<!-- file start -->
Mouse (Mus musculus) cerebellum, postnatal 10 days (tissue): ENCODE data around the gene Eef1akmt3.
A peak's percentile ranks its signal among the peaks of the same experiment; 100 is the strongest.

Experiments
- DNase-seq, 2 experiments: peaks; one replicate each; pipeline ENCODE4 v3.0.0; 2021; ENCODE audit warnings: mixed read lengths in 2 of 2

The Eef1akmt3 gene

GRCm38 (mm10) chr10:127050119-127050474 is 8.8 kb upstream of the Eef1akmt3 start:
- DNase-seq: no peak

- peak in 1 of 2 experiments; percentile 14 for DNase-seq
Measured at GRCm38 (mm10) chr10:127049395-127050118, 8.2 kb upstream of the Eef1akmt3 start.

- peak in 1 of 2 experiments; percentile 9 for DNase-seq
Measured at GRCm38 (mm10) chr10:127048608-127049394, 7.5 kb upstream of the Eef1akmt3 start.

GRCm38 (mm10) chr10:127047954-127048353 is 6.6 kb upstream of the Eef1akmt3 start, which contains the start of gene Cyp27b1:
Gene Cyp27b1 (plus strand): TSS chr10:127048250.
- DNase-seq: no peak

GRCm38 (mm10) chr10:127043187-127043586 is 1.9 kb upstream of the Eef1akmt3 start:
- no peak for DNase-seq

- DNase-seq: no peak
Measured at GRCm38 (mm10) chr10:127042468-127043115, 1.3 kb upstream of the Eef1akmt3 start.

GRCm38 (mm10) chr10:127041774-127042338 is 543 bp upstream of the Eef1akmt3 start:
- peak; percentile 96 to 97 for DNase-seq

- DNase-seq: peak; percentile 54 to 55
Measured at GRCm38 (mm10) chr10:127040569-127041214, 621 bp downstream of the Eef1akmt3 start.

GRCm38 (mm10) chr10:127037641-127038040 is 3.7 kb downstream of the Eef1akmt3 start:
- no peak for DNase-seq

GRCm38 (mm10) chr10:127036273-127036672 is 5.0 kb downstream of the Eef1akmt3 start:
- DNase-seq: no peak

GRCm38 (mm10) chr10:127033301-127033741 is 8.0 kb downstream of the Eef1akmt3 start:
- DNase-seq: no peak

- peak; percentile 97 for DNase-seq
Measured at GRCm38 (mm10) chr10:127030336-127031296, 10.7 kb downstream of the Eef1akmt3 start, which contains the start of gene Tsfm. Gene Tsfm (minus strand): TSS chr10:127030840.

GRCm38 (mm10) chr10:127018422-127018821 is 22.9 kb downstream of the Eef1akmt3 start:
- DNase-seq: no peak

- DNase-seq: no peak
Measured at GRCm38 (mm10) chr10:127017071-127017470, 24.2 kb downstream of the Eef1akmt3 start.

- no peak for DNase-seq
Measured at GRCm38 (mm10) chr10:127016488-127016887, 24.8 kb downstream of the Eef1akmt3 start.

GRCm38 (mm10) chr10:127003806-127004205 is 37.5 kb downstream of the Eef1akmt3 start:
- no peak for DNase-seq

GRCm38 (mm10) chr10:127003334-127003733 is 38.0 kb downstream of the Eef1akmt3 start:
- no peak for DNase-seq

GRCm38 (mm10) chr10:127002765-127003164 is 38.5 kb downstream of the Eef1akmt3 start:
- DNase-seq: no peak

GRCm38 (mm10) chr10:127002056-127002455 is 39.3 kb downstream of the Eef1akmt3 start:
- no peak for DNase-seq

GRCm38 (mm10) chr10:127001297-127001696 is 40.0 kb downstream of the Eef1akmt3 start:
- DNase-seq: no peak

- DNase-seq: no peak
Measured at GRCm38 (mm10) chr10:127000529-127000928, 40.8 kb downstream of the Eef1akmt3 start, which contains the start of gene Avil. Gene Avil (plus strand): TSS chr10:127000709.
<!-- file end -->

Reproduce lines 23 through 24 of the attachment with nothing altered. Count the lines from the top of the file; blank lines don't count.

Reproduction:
GRCm38 (mm10) chr10:127037641-127038040 is 3.7 kb downstream of the Eef1akmt3 start:
- no peak for DNase-seq